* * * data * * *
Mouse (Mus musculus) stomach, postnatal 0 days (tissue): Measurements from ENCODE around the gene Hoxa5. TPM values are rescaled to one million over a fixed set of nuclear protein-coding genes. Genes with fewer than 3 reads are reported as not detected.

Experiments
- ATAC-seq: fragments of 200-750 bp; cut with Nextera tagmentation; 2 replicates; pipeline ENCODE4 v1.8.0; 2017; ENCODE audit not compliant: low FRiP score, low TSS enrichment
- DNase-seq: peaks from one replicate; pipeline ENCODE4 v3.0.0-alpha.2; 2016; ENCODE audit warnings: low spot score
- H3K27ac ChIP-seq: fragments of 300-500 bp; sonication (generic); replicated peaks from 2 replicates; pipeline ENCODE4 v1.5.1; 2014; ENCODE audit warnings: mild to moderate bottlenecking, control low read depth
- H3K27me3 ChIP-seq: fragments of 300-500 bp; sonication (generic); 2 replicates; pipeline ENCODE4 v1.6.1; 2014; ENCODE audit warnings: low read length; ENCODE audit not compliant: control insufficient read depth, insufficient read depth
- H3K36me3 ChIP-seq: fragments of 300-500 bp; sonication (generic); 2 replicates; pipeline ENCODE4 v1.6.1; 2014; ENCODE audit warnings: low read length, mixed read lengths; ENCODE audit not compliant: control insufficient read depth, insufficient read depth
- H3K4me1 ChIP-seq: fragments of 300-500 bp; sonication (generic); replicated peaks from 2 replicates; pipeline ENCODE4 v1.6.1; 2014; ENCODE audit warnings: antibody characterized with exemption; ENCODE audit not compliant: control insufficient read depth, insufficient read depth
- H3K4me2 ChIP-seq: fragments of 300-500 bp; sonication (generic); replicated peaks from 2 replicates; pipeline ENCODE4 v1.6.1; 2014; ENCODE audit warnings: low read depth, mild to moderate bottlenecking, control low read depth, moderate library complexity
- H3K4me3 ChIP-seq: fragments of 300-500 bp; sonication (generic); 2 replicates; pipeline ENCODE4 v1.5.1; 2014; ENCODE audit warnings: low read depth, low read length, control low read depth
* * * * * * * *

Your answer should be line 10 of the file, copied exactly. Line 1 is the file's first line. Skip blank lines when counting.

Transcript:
- H3K4me3 ChIP-seq: fragments of 300-500 bp; sonication (generic); 2 replicates; pipeline ENCODE4 v1.5.1; 2014; ENCODE audit warnings: low read depth, low read length, control low read depth